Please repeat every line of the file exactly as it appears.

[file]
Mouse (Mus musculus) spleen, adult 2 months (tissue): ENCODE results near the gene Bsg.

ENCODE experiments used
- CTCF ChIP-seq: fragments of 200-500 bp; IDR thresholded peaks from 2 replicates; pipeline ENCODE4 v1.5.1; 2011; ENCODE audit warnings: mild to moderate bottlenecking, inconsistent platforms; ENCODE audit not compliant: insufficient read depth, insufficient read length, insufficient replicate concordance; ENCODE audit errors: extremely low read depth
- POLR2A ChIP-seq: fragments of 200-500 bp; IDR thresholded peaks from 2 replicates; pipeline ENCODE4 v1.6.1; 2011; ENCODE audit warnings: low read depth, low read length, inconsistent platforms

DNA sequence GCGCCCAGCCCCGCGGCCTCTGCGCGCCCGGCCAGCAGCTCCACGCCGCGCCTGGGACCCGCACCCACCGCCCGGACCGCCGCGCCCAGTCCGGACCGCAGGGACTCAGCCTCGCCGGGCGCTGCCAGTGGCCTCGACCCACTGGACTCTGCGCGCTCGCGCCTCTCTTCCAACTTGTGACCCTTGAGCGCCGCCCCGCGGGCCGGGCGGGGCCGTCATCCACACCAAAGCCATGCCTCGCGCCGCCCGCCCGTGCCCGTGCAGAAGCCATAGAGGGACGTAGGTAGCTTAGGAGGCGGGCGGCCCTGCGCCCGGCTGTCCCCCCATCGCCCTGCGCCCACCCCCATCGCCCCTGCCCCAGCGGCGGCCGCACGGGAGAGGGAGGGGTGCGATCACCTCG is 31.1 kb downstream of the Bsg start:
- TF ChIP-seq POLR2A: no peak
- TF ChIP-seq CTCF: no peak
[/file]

Mouse (Mus musculus) spleen, adult 2 months (tissue): ENCODE results near the gene Bsg.

ENCODE experiments used
- CTCF ChIP-seq: fragments of 200-500 bp; IDR thresholded peaks from 2 replicates; pipeline ENCODE4 v1.5.1; 2011; ENCODE audit warnings: mild to moderate bottlenecking, inconsistent platforms; ENCODE audit not compliant: insufficient read depth, insufficient read length, insufficient replicate concordance; ENCODE audit errors: extremely low read depth
- POLR2A ChIP-seq: fragments of 200-500 bp; IDR thresholded peaks from 2 replicates; pipeline ENCODE4 v1.6.1; 2011; ENCODE audit warnings: low read depth, low read length, inconsistent platforms

DNA sequence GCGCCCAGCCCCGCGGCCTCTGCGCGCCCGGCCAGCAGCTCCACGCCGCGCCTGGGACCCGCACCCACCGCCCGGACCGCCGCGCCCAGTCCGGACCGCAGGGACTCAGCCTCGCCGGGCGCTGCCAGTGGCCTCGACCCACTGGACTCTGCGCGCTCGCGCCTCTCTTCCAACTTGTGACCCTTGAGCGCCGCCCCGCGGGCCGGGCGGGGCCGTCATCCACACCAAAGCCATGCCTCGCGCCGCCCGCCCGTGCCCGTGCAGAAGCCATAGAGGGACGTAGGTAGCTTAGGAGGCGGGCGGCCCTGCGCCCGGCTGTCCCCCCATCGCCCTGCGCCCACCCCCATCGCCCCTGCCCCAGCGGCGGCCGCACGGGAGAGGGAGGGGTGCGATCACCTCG is 31.1 kb downstream of the Bsg start:
- TF ChIP-seq POLR2A: no peak
- TF ChIP-seq CTCF: no peak